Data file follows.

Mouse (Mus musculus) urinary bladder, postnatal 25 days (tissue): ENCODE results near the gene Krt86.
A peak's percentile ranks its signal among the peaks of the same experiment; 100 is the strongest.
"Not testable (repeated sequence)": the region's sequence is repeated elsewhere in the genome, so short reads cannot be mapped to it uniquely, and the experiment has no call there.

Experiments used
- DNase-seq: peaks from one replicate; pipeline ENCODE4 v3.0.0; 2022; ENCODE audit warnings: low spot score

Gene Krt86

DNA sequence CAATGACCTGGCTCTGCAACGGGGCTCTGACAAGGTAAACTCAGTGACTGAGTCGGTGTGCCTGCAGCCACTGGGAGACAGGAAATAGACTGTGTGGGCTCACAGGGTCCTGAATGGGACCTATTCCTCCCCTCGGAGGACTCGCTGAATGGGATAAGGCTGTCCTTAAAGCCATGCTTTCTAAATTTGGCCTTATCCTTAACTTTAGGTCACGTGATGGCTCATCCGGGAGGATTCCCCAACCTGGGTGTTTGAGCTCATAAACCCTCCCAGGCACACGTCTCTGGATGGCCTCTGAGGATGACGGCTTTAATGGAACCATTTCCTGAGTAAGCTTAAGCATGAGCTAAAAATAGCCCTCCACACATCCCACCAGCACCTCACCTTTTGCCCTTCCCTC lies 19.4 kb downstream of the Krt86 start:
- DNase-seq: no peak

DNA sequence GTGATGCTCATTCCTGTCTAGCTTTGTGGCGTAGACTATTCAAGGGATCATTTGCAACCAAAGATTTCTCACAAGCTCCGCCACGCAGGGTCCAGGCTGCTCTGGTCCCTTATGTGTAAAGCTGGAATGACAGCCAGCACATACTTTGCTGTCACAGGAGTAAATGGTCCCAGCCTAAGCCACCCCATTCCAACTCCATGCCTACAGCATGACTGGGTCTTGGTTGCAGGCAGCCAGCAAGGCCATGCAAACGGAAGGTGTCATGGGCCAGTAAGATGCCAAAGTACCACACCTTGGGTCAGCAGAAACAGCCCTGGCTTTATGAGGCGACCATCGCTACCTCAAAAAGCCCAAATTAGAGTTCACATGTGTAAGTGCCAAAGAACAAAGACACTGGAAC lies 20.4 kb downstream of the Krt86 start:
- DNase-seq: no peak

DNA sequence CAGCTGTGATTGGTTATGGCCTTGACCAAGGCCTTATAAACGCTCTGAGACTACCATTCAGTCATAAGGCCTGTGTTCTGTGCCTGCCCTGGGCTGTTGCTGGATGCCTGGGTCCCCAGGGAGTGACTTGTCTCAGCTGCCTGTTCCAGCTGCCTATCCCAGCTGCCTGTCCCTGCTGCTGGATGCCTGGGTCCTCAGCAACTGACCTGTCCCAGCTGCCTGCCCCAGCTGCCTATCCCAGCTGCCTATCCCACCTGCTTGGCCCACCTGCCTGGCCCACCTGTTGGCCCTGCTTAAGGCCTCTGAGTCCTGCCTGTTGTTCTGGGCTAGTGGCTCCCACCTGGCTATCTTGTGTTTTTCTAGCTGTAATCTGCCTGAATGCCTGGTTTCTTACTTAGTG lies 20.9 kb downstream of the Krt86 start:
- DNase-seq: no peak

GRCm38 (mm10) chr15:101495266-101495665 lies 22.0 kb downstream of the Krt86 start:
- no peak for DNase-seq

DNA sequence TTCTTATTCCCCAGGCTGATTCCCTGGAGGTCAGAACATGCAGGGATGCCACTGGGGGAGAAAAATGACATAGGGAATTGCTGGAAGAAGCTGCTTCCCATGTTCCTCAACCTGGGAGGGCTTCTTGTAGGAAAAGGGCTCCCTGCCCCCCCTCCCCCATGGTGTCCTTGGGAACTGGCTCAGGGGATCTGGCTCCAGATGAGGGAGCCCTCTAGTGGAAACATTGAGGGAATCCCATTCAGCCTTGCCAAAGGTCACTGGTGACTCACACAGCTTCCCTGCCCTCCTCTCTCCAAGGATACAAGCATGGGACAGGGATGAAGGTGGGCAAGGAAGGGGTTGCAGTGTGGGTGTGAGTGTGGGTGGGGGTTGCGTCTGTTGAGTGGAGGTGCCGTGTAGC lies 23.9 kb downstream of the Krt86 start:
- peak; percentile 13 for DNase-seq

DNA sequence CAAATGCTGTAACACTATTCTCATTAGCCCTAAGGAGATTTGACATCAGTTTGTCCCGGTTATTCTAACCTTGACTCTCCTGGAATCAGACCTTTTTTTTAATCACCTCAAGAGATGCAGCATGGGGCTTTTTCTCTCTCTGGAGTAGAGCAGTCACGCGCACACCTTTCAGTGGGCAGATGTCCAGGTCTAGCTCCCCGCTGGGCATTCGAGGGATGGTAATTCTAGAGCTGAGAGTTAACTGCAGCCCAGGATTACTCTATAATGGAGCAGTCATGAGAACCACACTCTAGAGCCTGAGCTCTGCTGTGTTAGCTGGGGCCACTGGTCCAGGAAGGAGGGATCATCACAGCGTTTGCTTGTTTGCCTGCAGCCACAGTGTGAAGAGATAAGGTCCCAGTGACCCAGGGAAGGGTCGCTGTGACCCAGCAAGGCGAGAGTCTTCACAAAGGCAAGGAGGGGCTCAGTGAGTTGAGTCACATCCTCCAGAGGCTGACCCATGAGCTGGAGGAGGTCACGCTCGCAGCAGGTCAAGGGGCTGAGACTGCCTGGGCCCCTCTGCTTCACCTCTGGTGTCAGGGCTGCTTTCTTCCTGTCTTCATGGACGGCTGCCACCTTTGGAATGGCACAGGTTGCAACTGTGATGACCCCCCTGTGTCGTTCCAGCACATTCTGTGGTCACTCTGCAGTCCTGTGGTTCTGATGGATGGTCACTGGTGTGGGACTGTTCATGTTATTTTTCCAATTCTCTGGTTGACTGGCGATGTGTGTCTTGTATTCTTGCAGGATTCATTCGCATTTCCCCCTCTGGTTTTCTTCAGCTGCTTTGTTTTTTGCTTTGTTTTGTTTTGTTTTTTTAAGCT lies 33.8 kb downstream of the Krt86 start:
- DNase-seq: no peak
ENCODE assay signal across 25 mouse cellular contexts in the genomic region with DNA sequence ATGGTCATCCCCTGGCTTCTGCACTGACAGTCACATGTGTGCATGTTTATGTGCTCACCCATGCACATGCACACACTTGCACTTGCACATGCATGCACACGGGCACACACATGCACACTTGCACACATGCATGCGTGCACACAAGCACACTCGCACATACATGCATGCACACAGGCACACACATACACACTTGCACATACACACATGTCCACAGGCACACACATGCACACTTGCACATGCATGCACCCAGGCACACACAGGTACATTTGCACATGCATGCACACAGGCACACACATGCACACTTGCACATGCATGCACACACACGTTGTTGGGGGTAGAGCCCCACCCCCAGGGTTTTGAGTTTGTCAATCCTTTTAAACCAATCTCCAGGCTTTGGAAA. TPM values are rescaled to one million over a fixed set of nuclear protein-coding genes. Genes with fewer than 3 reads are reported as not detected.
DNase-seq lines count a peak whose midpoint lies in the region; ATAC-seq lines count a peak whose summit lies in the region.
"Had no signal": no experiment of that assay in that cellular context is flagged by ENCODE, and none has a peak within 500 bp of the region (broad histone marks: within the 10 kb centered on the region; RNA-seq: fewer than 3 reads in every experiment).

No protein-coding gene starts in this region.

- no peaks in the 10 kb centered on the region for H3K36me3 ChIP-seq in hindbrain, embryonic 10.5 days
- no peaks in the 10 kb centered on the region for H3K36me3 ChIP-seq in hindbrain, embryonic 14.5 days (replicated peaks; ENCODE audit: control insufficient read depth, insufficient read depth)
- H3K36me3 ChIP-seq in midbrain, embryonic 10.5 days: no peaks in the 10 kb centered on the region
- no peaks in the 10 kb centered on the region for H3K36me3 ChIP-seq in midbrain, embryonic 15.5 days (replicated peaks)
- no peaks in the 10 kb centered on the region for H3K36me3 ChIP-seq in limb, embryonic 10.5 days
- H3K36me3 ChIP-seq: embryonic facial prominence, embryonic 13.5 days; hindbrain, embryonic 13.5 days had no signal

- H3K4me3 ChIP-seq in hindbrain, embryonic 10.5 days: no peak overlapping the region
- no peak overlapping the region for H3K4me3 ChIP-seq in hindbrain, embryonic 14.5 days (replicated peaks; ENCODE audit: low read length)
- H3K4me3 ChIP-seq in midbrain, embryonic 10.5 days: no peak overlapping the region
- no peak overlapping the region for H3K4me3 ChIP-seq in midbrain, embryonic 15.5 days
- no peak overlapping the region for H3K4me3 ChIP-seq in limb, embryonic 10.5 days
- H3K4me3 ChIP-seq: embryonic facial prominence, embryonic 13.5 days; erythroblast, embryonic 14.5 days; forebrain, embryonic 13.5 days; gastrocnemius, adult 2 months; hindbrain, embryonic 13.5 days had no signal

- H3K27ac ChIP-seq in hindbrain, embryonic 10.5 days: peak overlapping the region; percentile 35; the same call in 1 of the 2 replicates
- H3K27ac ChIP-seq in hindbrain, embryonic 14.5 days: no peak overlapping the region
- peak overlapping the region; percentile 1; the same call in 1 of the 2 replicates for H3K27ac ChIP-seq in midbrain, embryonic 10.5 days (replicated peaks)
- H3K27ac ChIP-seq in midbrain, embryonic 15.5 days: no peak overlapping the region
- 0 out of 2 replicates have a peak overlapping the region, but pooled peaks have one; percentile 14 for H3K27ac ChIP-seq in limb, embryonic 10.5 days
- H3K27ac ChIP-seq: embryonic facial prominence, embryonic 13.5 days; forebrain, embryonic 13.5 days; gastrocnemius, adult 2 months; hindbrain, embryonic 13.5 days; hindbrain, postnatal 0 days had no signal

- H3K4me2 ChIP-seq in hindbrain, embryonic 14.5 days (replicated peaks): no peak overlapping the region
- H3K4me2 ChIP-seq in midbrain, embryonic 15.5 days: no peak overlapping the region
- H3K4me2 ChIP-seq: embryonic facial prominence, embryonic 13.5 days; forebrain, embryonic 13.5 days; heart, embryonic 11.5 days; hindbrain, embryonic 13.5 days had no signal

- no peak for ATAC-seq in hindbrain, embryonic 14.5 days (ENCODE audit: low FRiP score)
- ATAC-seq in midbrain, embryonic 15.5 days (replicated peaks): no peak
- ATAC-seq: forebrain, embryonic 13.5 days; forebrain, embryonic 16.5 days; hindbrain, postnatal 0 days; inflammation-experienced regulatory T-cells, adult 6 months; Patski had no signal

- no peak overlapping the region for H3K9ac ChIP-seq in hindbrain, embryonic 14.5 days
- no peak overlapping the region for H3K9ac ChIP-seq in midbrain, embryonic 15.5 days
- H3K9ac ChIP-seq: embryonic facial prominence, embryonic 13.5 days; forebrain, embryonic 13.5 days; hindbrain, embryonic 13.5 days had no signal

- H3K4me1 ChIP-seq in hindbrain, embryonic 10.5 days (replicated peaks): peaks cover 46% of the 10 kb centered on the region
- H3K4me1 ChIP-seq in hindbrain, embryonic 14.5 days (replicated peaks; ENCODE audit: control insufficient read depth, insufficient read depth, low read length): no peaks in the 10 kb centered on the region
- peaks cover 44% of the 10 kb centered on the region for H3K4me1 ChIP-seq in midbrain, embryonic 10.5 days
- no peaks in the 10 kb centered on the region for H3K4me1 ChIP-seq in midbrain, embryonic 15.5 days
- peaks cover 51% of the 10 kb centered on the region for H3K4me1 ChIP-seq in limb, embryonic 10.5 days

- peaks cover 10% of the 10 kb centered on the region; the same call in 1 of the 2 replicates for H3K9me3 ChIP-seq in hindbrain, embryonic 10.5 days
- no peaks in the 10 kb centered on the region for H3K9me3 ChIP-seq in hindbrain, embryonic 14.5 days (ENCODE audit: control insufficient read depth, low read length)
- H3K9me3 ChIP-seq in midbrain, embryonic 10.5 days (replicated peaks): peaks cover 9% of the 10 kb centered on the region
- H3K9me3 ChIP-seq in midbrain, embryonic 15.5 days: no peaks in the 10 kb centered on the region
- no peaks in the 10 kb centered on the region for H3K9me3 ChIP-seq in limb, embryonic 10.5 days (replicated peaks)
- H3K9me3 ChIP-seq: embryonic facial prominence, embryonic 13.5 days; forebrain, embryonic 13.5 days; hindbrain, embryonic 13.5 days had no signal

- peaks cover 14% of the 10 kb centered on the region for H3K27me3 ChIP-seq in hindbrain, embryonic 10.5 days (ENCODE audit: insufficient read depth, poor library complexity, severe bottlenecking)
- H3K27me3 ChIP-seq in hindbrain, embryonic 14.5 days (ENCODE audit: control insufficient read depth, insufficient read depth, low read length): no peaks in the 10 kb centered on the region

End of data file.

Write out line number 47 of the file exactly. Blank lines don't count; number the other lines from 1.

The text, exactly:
- no peak overlapping the region for H3K9ac ChIP-seq in hindbrain, embryonic 14.5 days